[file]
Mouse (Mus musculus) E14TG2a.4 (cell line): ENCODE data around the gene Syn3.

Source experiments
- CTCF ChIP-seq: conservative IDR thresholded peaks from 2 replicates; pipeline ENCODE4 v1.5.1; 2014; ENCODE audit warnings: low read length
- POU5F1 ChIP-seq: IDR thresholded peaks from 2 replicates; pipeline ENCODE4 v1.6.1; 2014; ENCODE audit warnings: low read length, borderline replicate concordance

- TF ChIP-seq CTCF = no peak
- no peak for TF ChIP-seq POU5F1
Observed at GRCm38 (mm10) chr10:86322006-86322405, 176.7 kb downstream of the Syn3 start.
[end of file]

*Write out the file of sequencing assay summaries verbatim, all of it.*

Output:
Mouse (Mus musculus) E14TG2a.4 (cell line): ENCODE data around the gene Syn3.

Source experiments
- CTCF ChIP-seq: conservative IDR thresholded peaks from 2 replicates; pipeline ENCODE4 v1.5.1; 2014; ENCODE audit warnings: low read length
- POU5F1 ChIP-seq: IDR thresholded peaks from 2 replicates; pipeline ENCODE4 v1.6.1; 2014; ENCODE audit warnings: low read length, borderline replicate concordance

- TF ChIP-seq CTCF = no peak
- no peak for TF ChIP-seq POU5F1
Observed at GRCm38 (mm10) chr10:86322006-86322405, 176.7 kb downstream of the Syn3 start.